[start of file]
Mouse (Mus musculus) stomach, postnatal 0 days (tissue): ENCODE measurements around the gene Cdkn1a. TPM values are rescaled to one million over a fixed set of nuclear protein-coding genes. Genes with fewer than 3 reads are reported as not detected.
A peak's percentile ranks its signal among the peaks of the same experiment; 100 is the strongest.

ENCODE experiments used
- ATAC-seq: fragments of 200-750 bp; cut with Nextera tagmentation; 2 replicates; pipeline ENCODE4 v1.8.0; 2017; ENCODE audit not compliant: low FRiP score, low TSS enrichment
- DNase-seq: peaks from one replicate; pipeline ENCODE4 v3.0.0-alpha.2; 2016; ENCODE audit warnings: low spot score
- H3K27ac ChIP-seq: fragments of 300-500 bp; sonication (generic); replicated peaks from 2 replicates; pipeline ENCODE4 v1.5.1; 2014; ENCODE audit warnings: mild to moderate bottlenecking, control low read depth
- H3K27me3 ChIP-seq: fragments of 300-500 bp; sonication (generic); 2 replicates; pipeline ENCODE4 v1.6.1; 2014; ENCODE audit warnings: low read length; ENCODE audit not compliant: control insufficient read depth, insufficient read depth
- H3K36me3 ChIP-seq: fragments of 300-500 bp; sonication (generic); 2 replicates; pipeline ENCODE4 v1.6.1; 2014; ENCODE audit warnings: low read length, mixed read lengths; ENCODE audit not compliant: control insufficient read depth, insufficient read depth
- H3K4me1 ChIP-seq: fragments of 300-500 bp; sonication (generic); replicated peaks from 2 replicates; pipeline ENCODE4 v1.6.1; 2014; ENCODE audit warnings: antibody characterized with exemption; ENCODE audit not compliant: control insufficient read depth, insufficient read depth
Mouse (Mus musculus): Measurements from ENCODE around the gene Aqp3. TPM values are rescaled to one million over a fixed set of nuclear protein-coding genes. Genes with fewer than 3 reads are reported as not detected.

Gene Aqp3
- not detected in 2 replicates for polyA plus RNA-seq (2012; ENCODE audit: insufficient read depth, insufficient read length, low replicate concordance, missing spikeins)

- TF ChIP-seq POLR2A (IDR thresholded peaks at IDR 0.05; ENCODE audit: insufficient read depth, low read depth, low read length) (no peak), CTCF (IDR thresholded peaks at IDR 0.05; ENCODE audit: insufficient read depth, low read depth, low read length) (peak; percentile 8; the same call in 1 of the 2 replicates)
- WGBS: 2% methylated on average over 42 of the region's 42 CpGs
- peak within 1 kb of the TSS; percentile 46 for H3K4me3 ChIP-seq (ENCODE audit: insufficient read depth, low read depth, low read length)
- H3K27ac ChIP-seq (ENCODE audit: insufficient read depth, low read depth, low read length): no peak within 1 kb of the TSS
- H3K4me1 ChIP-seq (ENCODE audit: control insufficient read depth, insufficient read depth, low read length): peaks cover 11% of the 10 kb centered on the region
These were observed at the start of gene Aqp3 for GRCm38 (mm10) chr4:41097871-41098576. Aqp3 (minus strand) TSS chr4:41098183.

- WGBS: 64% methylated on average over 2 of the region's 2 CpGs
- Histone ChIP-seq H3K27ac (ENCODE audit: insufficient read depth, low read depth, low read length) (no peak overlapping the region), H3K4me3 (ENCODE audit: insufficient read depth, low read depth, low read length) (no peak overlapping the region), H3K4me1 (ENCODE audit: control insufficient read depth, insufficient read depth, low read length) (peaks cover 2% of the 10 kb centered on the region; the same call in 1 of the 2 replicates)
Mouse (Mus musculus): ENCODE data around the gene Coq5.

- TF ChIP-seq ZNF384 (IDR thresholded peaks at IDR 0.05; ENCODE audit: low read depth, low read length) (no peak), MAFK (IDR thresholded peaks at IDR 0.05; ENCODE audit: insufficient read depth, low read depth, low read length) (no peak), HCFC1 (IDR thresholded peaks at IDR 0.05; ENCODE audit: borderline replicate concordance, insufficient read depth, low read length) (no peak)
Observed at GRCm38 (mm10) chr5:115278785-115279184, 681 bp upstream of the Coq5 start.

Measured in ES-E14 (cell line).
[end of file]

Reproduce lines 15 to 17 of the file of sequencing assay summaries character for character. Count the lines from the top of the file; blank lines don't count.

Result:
- peak within 1 kb of the TSS; percentile 46 for H3K4me3 ChIP-seq (ENCODE audit: insufficient read depth, low read depth, low read length)
- H3K27ac ChIP-seq (ENCODE audit: insufficient read depth, low read depth, low read length): no peak within 1 kb of the TSS
- H3K4me1 ChIP-seq (ENCODE audit: control insufficient read depth, insufficient read depth, low read length): peaks cover 11% of the 10 kb centered on the region